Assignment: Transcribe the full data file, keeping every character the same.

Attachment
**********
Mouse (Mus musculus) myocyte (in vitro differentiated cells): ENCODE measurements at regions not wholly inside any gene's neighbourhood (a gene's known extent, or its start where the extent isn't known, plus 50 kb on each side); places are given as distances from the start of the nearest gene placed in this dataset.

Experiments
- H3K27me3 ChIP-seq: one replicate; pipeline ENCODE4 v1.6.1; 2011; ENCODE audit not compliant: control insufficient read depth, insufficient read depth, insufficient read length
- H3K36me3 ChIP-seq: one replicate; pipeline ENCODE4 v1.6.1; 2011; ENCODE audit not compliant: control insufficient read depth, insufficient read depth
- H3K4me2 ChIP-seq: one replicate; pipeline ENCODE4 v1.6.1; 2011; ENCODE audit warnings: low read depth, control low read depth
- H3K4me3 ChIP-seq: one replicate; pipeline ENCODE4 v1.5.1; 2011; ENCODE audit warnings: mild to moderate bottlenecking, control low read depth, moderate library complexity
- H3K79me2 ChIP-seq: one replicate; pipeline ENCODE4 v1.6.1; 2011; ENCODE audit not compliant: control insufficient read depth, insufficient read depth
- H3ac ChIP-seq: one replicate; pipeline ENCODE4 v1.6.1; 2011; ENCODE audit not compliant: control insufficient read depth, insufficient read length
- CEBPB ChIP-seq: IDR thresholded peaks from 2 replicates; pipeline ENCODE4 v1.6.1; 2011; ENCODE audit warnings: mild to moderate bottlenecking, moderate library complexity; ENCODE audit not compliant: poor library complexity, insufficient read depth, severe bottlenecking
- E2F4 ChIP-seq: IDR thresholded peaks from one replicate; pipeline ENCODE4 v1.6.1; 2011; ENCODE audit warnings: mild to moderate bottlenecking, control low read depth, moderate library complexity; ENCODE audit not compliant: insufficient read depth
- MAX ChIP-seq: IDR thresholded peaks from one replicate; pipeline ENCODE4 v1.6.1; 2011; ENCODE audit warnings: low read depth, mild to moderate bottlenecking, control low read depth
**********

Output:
Mouse (Mus musculus) myocyte (in vitro differentiated cells): ENCODE measurements at regions not wholly inside any gene's neighbourhood (a gene's known extent, or its start where the extent isn't known, plus 50 kb on each side); places are given as distances from the start of the nearest gene placed in this dataset.

Experiments
- H3K27me3 ChIP-seq: one replicate; pipeline ENCODE4 v1.6.1; 2011; ENCODE audit not compliant: control insufficient read depth, insufficient read depth, insufficient read length
- H3K36me3 ChIP-seq: one replicate; pipeline ENCODE4 v1.6.1; 2011; ENCODE audit not compliant: control insufficient read depth, insufficient read depth
- H3K4me2 ChIP-seq: one replicate; pipeline ENCODE4 v1.6.1; 2011; ENCODE audit warnings: low read depth, control low read depth
- H3K4me3 ChIP-seq: one replicate; pipeline ENCODE4 v1.5.1; 2011; ENCODE audit warnings: mild to moderate bottlenecking, control low read depth, moderate library complexity
- H3K79me2 ChIP-seq: one replicate; pipeline ENCODE4 v1.6.1; 2011; ENCODE audit not compliant: control insufficient read depth, insufficient read depth
- H3ac ChIP-seq: one replicate; pipeline ENCODE4 v1.6.1; 2011; ENCODE audit not compliant: control insufficient read depth, insufficient read length
- CEBPB ChIP-seq: IDR thresholded peaks from 2 replicates; pipeline ENCODE4 v1.6.1; 2011; ENCODE audit warnings: mild to moderate bottlenecking, moderate library complexity; ENCODE audit not compliant: poor library complexity, insufficient read depth, severe bottlenecking
- E2F4 ChIP-seq: IDR thresholded peaks from one replicate; pipeline ENCODE4 v1.6.1; 2011; ENCODE audit warnings: mild to moderate bottlenecking, control low read depth, moderate library complexity; ENCODE audit not compliant: insufficient read depth
- MAX ChIP-seq: IDR thresholded peaks from one replicate; pipeline ENCODE4 v1.6.1; 2011; ENCODE audit warnings: low read depth, mild to moderate bottlenecking, control low read depth